My Uncensored Opinion on Daily Weigh-Ins and Calorie Counting

I’ve noticed that everything in fitness is cyclical.  One year, a habit or tactic is the hot “new” thing and the next year, the pendulum has swung and now you should never do that thing.  The latest trends are that calorie counting is the only scientific way to go and you should never weigh yourself on the scale. Here is my uncensored opinion on both:


Calorie Counting:

What I like about calorie counting is that it can be an effective way to know how much energy you are consuming.  If you’re trying to lose weight, presumably it is because you gained weight by consuming too many calories.  Because we have so many unhealthy food products and practices in this country, it is helpful to have some sort of reality check, and counting your calories can be a way to accomplish that.  


Here are 4 reasons why I have fallen out of love with calorie counting: 

  1. The same foods vary wildly in the apps.  When most people are trying to strictly count calories, they are often using the help of an app.  There are a few of them.  The funny thing about all these apps is they usually have a few different options for “chicken breast”.  Most people naturally just pick the lowest calorie version of whatever they ate when presented with multiple options.  
  2. Food labels vary by as much as 20%.  That’s right.  The official food label can have 20% more or 20% fewer calories per serving than it says.  That means the average individual’s calorie consumption could vary by 400 calories per day.
  3. Whole foods are harder to log than processed foods.  Despite the inaccuracies of food labels, something that comes in a box is easier to log than a whole food that you have to weigh or measure yourself to get an accurate calorie count on.  We don’t need to make it even harder to stick to unprocessed whole foods.
  4. The need to use a food scale and accurately measure food can lead to some unhealthy obsession.  Calorie counting is a very scientific approach but that approach can also trigger some unhealthy and obsessive behaviors around food.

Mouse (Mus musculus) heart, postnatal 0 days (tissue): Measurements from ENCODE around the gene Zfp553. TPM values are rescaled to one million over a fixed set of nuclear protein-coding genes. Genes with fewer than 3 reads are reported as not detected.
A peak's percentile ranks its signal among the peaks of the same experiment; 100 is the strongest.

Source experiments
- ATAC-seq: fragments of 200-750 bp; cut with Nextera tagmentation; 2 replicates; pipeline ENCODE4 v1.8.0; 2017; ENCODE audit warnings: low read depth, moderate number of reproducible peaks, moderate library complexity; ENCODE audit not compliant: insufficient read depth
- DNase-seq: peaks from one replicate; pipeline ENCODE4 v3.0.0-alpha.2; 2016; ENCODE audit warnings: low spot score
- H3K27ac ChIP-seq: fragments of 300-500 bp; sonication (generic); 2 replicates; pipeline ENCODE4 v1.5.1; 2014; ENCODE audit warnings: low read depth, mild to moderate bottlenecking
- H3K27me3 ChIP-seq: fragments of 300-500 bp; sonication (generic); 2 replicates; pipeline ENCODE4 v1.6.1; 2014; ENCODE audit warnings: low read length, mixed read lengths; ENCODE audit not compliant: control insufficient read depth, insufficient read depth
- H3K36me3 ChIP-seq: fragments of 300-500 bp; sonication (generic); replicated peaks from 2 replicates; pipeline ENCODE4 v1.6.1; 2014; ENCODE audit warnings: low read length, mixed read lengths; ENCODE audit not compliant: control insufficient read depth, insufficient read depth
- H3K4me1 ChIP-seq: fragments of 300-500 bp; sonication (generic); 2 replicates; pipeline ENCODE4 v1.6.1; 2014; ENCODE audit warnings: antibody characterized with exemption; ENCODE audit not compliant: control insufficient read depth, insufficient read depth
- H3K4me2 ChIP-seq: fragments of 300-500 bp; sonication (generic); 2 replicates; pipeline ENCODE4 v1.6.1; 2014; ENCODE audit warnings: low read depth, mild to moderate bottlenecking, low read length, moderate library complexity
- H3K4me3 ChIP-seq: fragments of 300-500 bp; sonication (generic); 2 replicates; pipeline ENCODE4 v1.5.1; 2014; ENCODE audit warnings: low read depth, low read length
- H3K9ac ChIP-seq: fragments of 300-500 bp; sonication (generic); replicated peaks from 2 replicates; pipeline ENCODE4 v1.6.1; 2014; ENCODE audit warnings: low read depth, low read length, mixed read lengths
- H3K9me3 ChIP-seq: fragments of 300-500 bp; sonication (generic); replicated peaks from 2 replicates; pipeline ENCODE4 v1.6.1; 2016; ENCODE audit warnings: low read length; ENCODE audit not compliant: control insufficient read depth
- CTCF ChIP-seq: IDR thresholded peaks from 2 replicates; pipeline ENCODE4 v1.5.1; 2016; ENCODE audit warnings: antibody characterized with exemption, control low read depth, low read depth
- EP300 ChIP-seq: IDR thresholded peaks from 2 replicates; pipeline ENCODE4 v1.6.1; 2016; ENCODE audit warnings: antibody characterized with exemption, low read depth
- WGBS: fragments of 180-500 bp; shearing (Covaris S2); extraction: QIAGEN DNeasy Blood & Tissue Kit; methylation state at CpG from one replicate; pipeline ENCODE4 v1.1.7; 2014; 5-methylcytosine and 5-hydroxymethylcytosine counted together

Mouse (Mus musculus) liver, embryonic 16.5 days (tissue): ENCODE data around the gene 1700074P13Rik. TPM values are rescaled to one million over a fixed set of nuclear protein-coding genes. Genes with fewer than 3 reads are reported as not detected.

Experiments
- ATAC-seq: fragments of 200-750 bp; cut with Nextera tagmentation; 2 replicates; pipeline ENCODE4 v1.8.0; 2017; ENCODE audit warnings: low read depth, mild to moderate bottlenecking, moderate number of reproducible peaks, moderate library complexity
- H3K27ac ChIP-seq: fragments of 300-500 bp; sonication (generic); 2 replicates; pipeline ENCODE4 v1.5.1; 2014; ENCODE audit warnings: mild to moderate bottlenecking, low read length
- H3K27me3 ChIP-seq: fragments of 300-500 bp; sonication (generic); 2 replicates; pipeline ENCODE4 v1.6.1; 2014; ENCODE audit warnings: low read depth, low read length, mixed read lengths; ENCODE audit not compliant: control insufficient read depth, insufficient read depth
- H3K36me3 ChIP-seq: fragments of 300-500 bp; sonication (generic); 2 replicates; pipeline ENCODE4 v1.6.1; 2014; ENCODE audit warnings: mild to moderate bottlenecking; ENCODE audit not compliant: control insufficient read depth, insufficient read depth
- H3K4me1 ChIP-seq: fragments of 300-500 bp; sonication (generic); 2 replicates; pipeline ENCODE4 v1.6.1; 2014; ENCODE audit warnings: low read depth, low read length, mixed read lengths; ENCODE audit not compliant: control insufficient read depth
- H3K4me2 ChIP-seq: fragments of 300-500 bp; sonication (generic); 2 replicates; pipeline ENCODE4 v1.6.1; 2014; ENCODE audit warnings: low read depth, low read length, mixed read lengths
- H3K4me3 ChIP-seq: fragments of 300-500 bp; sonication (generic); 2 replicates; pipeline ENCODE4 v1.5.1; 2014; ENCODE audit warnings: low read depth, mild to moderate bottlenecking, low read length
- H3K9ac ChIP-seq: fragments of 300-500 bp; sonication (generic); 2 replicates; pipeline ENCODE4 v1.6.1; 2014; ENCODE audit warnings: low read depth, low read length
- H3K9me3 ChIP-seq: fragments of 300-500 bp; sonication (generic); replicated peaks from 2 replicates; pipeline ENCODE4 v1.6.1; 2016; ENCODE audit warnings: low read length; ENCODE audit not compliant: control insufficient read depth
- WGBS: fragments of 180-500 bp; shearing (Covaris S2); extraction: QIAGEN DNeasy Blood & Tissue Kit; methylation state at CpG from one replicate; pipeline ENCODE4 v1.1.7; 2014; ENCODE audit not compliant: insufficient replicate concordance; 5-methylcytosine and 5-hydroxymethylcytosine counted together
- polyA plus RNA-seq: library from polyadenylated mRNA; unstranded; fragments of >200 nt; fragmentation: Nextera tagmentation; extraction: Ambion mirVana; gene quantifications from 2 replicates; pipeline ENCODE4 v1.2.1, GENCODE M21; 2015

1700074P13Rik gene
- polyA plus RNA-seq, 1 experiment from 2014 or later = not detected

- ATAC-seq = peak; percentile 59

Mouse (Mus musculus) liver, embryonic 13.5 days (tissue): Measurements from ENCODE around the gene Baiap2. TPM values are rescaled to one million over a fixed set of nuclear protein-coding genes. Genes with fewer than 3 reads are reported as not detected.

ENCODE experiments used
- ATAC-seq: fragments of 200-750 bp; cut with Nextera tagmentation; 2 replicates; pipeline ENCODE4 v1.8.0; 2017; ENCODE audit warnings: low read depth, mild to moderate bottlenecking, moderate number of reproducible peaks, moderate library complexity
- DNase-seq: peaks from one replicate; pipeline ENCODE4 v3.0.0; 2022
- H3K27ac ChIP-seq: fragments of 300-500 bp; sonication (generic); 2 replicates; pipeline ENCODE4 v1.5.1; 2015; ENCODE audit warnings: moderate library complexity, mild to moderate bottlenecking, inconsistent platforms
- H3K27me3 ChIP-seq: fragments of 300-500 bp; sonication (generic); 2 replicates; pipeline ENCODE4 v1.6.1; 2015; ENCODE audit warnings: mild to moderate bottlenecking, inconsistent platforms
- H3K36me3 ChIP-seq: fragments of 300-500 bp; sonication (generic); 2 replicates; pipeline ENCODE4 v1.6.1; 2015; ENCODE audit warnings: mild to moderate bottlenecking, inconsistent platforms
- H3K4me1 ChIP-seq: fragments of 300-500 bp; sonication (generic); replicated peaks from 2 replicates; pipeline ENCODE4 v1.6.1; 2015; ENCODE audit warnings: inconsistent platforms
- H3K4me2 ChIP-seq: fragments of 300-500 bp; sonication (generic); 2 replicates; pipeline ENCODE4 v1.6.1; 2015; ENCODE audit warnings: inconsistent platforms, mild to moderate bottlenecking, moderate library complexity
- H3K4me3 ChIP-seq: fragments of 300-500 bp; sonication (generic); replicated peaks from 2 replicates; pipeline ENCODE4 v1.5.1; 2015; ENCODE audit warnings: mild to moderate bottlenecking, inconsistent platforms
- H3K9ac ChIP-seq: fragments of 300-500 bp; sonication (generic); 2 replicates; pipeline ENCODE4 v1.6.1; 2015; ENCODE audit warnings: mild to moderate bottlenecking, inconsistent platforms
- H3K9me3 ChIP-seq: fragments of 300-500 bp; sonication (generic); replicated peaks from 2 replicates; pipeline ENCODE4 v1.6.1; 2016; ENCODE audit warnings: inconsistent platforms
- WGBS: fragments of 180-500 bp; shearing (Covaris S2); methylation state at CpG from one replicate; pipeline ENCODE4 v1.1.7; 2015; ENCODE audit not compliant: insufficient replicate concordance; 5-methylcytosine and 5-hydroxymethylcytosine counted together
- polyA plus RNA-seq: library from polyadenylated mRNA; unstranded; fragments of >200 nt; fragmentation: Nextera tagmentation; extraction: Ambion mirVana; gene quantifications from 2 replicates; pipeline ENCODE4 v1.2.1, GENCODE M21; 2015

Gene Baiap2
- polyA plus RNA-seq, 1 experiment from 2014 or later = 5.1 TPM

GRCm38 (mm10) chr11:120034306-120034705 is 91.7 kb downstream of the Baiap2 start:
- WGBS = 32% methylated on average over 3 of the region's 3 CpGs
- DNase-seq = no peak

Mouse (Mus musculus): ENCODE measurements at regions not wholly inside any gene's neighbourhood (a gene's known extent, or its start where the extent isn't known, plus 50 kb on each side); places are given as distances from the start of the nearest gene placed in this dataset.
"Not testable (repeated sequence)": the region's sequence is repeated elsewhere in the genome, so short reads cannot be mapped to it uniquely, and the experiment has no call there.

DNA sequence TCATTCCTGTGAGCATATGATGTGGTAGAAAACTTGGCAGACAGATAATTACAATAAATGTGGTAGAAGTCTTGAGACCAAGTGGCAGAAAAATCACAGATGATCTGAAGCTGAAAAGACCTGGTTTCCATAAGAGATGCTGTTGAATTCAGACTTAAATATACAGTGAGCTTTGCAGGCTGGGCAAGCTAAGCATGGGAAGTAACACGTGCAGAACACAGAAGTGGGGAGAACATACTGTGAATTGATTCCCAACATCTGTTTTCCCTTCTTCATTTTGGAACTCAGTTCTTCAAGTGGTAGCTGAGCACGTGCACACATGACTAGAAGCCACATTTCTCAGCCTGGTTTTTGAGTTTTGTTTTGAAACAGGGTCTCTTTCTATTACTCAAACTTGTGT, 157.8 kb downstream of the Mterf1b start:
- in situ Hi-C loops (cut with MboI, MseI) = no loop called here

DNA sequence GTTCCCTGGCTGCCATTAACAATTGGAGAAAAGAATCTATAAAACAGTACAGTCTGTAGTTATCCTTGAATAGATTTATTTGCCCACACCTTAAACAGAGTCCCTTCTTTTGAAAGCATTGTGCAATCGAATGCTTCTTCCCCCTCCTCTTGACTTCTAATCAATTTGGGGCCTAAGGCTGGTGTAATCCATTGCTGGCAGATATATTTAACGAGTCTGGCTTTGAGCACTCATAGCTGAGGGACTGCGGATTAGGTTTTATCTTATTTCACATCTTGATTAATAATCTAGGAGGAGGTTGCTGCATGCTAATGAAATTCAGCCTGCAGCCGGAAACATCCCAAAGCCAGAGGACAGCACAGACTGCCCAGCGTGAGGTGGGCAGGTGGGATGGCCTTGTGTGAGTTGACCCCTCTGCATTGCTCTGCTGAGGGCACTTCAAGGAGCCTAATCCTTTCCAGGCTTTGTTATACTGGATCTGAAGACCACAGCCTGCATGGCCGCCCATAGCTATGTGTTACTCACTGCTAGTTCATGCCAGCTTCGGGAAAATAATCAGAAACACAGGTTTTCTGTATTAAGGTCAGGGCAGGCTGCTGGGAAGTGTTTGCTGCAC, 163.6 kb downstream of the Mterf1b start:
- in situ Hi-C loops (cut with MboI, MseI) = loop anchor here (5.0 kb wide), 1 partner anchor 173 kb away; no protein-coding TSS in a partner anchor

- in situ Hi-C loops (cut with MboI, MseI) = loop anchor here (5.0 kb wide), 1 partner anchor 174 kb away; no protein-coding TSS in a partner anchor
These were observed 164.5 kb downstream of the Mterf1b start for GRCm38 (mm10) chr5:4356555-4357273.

Overall, I think a food logging approach can work fine for some, but I prefer focusing on food quality like we do with the On Target Food Pyramid.  I’ve had a few clients do well with Noom, which combines food logging with behavioral coaching.  I think that works a lot better than the purely food logging, calculator like approach of My Fitness Pal.  


Daily Weigh-Ins:

The push back against the scale over the last few years has been mostly a healthy one that I agree with.  Obsessing about weight and assigning personal worth to it is a surefire way to undermine weight loss goals.  Scale weight fluctuates by 4-5lbs for all sorts of reasons like time of day, hydration level, electrolyte levels, hormonal reasons, monthly cycle, and a variety of other factors.  A normal scale is also a poor measure of body composition changes as it can’t tell the difference between fat and muscle.  


That said the trend against the scale does feel like it’s overextended a little bit.  There are some ways that daily weigh-ins can be beneficial.

  1. You can see what things cause your weight to fluctuate.  The day after you consume alcohol or a lot of sugar, you’ll likely be holding some water and the scale will tip a little bit higher.  This isn’t measuring a gain in fat but it’s helpful to see how your body reacts to certain foods.
  2. You can see your weight loss progress.  Weighing daily will give you a sense of a trend line at the end of the week, not during each day.  It can be motivating to see the number go down if that’s your goal.  Feeling good about some steady progress can help you stay on track with your goals.  
  3. It’s a helpful practice in using data without assigning self worth to it.  This is the main reason most people say screw it and don’t bother with the scale.  If you’re in a place to be able to do this, it can be beneficial to weigh in, look at the number, and remain detached from it as anything besides a data point.  You know it’s not a measure of your self worth.  It’s a measure of the Earth’s gravitational pull on the mass of your body.

To determine if daily or weekly weigh-ins are a good idea for you, I say consult with our number 1 core value: do what works.  Does weighing in have a negative impact on your mood and choices?  Then skip it and focus on the process.  If it’s giving you helpful information you feel like you can take action on in a healthy way, then go for it!


Fill out the form at the top or bottom of this page when you’re ready to talk to a personal trainer about your goals : )


Our first location serves Portsmouth, Kittery, and the broader Seacoast community.  Our new location serves Kingston and the broader southern New Hampshire community.   We help people strength train, walk daily, and eat real food.


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